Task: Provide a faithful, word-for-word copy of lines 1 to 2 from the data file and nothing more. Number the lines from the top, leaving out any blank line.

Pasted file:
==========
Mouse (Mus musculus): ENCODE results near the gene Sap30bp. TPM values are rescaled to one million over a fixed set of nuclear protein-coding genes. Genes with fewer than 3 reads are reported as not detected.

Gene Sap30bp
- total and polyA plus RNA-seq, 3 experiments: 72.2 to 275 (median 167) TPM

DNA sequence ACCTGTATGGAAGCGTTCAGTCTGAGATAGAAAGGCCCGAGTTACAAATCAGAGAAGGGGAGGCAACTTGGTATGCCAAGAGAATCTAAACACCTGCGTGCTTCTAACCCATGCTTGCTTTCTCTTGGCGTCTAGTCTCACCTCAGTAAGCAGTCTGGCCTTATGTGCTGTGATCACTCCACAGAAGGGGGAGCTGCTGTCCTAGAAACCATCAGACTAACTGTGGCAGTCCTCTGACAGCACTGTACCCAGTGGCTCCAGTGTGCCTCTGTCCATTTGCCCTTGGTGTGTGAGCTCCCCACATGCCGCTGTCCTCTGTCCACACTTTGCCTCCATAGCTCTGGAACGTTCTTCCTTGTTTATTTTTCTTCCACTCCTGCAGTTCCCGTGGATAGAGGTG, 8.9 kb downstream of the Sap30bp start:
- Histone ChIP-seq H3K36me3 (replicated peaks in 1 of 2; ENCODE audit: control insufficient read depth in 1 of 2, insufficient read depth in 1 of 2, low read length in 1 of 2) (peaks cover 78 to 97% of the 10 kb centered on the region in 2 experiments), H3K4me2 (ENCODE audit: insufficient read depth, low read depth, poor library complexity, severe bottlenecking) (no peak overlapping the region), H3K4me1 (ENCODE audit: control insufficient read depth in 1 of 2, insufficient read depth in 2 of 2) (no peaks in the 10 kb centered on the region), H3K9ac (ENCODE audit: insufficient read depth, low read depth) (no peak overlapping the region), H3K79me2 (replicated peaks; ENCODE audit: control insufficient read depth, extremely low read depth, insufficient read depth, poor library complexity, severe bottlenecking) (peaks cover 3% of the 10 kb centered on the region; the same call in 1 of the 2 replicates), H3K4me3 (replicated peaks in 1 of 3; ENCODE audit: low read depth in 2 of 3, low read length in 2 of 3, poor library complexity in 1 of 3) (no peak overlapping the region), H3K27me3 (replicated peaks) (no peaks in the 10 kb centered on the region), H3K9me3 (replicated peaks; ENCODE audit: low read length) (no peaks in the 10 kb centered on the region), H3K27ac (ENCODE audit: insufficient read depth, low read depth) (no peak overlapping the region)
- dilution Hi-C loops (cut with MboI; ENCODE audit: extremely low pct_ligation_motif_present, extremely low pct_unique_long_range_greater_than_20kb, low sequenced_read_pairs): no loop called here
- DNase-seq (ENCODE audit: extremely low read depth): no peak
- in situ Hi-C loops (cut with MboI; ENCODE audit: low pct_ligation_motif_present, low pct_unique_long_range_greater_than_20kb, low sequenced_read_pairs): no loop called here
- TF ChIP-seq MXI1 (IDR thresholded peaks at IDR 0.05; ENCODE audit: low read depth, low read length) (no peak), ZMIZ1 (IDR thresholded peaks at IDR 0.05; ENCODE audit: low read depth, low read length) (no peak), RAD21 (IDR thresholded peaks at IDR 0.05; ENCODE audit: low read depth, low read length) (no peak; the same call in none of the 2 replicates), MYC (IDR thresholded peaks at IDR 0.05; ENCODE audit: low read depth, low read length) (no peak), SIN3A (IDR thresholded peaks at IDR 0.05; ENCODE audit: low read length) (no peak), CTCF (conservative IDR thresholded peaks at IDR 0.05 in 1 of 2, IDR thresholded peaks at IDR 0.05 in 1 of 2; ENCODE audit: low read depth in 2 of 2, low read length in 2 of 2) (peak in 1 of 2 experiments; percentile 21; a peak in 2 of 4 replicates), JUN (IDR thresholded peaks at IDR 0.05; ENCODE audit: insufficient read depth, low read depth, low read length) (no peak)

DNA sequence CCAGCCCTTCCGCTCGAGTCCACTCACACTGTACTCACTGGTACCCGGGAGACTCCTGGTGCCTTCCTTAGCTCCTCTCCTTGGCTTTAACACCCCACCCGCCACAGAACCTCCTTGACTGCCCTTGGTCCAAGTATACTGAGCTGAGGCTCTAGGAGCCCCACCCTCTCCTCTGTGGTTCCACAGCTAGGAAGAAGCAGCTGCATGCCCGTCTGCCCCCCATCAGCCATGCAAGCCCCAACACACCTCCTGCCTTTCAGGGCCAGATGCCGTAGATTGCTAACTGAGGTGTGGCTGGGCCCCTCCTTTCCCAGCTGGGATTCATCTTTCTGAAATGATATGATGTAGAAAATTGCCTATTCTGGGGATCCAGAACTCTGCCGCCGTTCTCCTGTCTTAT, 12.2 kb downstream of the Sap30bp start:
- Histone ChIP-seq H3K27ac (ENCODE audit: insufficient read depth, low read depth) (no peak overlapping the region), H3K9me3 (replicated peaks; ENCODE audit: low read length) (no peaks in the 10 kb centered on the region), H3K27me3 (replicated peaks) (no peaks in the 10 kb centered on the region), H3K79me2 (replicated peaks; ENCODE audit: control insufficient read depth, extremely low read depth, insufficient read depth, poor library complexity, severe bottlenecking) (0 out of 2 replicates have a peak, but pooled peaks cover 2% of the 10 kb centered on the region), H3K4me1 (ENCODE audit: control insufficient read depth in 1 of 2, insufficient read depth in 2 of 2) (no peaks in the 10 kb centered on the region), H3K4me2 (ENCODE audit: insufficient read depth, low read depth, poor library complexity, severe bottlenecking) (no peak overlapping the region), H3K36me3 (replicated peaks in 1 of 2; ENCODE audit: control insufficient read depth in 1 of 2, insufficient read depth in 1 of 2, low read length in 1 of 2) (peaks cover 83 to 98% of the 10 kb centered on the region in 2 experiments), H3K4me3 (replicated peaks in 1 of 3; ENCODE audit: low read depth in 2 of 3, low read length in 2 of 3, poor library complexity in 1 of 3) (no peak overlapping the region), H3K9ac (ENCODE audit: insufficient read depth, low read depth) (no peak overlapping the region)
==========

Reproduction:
Mouse (Mus musculus): ENCODE results near the gene Sap30bp. TPM values are rescaled to one million over a fixed set of nuclear protein-coding genes. Genes with fewer than 3 reads are reported as not detected.

Gene Sap30bp